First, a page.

Cash was once asked how he was able to reach so many people with his message without ever hiding his faith, and he gave a simple and perfect answer: “I am not a Christian artist. I am an artist who is Christian.”

Cash was revered by artists of every genre, from hip-hop to rock. Bruce Springsteen, Bono, and Snoop Dogg all admired the openly evangelical Southern man. And all because Cash transcended stereotypes and musical categories. He even transcended time, something that can be said of very few stars in any medium.

His 2002 acoustic take of Trent Reznor’s “Hurt” was about as courageous a recording as any ever made by a popular artist. Cash took that song, originally written about the pain of heroin addiction, and turned it into a reflection on his own mortality.

“The truth of fading beauty, forgotten earthly achievements, and broken human bonds, powerfully and yet wordlessly seep from the screen,” Steve Turner said when describing the music video, which peaks emotionally when Cash sings these words:

What have I become, my sweetest friend?
Everyone I know goes away in the end.

As he delivers those lines, the video cuts to a picture of June, standing at the foot of a staircase watching her husband. “Her lips quiver,” wrote Turner, “as though she knows that she is watching the man she loves singing his final testament.”

What no one knew as the video crew shot that scene was that, on the day before, June Carter Cash had been diagnosed with a leaking heart valve.

I’ve watch this video a lot over the years. I think it’s because when it flashes back between the younger Cash and the 2002 version, I see a lot of my own dad. In the words and in the images.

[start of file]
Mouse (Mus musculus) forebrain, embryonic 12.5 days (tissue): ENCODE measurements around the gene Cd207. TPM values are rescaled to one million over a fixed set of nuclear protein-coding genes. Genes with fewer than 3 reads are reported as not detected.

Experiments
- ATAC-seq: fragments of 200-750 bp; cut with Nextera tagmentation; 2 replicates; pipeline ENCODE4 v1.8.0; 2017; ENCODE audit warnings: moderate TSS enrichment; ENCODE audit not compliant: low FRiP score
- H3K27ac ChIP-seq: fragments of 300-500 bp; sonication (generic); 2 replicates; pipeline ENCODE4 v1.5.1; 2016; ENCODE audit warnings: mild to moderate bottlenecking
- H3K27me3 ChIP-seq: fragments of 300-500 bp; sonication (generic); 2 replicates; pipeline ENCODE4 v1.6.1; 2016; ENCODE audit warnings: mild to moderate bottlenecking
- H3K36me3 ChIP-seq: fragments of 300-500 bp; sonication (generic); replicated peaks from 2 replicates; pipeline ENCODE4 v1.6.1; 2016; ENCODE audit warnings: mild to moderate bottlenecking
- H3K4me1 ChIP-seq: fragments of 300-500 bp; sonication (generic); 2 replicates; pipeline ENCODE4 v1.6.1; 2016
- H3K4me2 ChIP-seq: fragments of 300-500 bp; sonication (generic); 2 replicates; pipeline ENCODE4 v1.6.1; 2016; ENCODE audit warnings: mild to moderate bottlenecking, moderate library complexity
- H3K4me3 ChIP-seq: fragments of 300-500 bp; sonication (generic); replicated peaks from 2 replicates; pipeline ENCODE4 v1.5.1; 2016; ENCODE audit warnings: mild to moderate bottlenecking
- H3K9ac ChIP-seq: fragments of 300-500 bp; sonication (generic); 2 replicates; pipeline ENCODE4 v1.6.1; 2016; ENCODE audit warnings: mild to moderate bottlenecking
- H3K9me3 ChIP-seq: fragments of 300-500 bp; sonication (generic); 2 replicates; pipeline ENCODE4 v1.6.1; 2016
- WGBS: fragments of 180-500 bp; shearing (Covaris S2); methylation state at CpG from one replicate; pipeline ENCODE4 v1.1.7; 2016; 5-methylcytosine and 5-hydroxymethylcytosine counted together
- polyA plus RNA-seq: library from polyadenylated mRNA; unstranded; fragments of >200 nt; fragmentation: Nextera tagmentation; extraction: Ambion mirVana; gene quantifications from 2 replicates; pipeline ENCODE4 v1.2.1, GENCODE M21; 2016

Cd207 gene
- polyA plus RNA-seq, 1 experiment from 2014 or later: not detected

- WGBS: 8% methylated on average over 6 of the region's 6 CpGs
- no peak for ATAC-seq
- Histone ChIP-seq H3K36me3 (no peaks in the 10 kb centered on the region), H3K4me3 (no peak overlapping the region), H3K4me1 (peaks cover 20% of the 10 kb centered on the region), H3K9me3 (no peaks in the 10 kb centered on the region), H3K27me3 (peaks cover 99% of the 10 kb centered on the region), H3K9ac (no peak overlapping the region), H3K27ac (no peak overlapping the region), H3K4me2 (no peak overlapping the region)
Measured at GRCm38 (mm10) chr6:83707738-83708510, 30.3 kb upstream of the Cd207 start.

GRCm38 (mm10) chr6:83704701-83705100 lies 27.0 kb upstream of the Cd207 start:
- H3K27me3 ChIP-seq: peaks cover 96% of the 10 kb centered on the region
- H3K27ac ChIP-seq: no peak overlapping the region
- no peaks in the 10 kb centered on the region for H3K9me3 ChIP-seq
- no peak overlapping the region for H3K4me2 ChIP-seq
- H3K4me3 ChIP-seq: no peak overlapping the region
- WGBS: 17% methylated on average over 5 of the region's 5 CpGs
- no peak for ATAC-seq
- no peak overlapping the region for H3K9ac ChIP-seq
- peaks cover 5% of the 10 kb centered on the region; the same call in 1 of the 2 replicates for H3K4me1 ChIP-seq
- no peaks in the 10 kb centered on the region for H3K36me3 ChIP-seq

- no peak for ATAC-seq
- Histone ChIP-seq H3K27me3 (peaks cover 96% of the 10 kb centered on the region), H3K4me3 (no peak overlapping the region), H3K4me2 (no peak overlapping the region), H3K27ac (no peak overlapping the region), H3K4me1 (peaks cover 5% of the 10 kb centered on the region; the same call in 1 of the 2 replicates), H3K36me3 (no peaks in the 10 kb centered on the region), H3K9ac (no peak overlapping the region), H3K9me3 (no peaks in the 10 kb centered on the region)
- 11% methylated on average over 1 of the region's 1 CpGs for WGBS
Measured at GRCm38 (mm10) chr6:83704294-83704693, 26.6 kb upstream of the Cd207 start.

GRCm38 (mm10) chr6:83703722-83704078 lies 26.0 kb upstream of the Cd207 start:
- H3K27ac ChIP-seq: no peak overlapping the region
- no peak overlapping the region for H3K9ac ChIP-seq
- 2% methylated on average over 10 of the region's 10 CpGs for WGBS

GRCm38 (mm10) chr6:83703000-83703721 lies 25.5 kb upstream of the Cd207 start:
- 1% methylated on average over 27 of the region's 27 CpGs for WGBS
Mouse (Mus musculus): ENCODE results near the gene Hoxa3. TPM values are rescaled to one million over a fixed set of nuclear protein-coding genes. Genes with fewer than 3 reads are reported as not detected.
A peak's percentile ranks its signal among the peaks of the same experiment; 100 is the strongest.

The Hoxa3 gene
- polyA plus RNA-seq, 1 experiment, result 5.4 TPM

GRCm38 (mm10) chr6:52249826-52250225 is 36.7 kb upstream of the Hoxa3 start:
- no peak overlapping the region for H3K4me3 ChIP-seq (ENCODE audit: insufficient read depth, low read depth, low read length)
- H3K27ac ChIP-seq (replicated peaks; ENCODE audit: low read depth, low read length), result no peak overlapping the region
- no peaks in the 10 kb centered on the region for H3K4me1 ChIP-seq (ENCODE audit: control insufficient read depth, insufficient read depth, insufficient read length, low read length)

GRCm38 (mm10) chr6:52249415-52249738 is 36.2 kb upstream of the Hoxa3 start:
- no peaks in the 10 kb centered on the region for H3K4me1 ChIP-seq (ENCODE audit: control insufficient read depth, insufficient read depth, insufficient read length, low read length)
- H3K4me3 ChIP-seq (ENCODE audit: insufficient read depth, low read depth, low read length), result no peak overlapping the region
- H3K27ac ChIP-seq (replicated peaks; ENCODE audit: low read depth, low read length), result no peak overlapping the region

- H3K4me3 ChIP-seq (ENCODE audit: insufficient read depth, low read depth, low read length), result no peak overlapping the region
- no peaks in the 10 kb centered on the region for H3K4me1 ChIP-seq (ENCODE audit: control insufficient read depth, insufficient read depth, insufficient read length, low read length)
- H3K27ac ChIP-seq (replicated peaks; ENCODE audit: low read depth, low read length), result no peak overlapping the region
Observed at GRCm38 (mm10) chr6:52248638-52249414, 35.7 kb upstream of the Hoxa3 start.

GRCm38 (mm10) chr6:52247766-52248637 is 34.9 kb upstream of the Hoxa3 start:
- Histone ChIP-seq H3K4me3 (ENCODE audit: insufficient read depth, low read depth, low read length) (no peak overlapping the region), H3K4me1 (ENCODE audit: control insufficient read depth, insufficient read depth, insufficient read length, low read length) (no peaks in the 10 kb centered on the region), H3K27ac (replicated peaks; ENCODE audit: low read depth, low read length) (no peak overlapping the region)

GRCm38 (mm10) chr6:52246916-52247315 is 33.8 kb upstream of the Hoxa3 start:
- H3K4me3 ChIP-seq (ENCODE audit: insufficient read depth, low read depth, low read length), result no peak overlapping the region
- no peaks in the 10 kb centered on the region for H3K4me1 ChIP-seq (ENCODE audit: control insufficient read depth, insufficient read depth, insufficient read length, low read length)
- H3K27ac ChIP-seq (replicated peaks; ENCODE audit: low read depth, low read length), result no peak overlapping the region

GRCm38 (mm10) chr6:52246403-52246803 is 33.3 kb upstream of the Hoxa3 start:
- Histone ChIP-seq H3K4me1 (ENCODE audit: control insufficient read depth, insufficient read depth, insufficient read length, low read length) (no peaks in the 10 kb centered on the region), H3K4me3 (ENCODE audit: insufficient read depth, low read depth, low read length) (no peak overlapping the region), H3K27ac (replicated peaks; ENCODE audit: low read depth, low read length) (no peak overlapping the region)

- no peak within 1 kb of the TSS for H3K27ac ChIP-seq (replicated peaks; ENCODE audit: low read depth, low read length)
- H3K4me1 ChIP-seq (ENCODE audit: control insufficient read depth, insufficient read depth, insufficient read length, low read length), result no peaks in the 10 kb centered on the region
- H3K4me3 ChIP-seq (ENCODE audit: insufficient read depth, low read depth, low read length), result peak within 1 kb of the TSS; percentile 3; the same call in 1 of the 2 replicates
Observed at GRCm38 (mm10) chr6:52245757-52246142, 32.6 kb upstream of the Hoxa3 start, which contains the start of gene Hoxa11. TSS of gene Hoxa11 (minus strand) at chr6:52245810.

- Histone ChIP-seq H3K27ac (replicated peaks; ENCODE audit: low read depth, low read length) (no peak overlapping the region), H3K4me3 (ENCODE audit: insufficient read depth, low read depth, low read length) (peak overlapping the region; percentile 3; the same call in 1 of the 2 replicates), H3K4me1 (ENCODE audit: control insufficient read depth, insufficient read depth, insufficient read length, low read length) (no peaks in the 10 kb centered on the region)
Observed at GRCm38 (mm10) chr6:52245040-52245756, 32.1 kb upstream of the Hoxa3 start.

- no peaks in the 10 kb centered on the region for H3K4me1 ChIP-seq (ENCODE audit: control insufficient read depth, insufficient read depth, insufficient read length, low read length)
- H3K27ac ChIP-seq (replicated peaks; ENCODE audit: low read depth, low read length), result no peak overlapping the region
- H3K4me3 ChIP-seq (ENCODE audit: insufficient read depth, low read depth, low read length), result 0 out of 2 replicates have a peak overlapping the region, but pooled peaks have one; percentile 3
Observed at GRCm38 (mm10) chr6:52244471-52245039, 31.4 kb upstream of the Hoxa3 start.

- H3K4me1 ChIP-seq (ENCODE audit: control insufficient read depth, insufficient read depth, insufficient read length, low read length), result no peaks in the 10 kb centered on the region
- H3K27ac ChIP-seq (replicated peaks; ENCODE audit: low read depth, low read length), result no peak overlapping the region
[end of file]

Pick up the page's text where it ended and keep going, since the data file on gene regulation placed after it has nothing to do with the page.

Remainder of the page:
The library (and our culture) in decay

img_1807I’m currently reading Out of the Ashes: Rebuilding American Culture, by Anthony Esolen. Published in late January (and currently listed at #1 in New Releases in Sociology and Religion on Amazon), it is the first of three books I’ve had on my reading list since I read they were to be published early in 2017. The second is Strangers in a Strange Land: Living the Catholic Faith in a Post-Christina World by Philadelphia Archbishop Charles Chaput (published this week) and The Benedict Option: A Strategy for Christians in a Post-Christian Nation by Rod Dreher (due on March 14). I am halfway through Esolen’s book having bought it last week and he is setting a high standard for the other two. These books are building off of two books I picked up a few years ago: John Senior’s The Death of Christian Culture (written in 1978) and its sequel The Restoration of Christian Culture. Professor Senior was a founder of the Integrated Humanities Program at the University of Kansas who influenced and taught my diocese’s current bishop, James Conley.

I wish I was adept at providing book reviews, but will say that the reason I’m so interested in these books is not because they reaffirm how bad things have become in our culture as we’re all aware of that. I’m reading them because of the solutions they propose within their pages. I’m done with the complaints. It’s time to get to work. It’s time to rebuild.

The following excerpt is from the book’s introduction in which Esolen invites us to imagine a great manor house lived in by the Weston family. He begins a tour of the mansion (a metaphor for our former culture) in the spacious drawing room, continues into the library, and then proceeds to tour the grand house’s conservatory, ballroom and chapel. This portion is from his tour of the home’s library. I thought it presented a creative way of looking at where we’ve been, where we are, and provided a glimpse of the work that lay ahead.